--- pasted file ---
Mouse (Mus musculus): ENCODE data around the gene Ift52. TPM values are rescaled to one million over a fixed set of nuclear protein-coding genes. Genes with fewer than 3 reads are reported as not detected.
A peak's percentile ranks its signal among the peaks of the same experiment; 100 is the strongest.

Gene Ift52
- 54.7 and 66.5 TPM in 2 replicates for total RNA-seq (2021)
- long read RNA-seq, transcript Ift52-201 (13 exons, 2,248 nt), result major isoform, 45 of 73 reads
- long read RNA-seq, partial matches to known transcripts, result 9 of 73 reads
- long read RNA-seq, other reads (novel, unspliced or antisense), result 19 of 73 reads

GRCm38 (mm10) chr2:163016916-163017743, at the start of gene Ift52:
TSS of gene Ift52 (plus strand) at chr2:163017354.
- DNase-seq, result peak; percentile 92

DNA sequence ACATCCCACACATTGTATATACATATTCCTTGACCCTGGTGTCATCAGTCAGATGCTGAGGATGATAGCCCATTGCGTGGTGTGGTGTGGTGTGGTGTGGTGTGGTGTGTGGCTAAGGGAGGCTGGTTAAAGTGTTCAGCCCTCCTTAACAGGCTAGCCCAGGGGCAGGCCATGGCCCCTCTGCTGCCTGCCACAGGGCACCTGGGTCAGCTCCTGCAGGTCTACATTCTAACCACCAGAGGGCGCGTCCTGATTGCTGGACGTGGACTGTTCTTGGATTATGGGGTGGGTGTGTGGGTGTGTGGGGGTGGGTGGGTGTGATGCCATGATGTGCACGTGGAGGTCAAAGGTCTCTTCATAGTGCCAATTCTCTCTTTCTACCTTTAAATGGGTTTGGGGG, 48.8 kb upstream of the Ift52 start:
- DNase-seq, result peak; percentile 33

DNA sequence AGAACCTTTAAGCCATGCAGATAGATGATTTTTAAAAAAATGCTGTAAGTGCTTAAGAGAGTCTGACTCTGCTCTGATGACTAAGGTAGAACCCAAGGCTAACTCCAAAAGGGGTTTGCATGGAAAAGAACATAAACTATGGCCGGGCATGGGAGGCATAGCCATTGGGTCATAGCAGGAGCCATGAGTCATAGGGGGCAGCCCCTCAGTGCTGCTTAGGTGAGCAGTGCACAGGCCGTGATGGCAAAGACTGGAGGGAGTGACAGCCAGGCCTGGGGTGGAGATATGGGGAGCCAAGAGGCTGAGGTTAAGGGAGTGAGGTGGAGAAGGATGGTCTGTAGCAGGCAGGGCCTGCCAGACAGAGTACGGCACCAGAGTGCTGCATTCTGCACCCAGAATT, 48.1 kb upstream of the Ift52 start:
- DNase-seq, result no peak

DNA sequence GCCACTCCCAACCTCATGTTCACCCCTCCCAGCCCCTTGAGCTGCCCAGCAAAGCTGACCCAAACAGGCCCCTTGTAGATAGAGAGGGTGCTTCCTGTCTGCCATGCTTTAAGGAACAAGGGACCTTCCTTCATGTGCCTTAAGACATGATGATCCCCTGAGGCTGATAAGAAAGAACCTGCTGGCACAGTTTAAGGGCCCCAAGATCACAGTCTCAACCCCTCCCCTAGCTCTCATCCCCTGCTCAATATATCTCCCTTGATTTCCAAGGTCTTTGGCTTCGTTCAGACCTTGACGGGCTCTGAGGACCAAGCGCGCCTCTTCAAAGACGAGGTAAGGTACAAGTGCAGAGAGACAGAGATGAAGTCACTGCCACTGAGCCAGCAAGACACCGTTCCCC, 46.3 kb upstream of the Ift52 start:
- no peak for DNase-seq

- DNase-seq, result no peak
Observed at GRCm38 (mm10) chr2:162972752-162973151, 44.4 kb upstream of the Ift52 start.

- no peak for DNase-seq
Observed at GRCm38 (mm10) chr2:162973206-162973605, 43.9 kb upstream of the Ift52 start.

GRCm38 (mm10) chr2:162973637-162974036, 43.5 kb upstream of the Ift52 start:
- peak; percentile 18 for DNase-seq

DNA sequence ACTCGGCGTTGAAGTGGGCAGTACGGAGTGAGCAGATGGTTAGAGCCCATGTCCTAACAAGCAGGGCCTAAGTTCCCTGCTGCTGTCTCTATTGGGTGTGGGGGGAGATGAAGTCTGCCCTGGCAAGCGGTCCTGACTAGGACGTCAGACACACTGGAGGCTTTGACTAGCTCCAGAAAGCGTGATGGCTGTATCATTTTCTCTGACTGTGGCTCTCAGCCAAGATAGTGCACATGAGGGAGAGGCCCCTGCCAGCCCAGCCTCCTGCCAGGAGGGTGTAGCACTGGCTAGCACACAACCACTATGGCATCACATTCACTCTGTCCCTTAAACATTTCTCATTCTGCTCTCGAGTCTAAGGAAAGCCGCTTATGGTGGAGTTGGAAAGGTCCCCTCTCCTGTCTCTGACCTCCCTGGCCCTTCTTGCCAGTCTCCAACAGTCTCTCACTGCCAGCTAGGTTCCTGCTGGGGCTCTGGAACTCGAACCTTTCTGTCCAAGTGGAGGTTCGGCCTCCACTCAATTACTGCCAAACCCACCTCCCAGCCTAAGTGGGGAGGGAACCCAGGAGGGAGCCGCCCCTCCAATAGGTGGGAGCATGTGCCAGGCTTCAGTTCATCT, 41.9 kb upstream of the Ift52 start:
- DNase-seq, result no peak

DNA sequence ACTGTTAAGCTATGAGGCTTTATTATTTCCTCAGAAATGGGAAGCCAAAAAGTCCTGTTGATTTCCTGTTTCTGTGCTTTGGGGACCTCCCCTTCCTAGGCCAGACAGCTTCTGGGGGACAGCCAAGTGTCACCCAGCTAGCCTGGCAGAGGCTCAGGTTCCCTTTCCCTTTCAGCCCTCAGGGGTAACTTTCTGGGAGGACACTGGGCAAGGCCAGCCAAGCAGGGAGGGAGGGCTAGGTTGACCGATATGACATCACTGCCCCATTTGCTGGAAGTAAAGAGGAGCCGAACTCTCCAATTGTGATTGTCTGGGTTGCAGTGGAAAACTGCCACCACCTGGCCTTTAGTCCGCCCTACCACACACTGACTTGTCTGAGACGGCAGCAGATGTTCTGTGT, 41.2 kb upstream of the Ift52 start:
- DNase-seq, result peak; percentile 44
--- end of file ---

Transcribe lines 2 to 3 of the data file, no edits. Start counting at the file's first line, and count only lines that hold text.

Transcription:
A peak's percentile ranks its signal among the peaks of the same experiment; 100 is the strongest.

Gene Ift52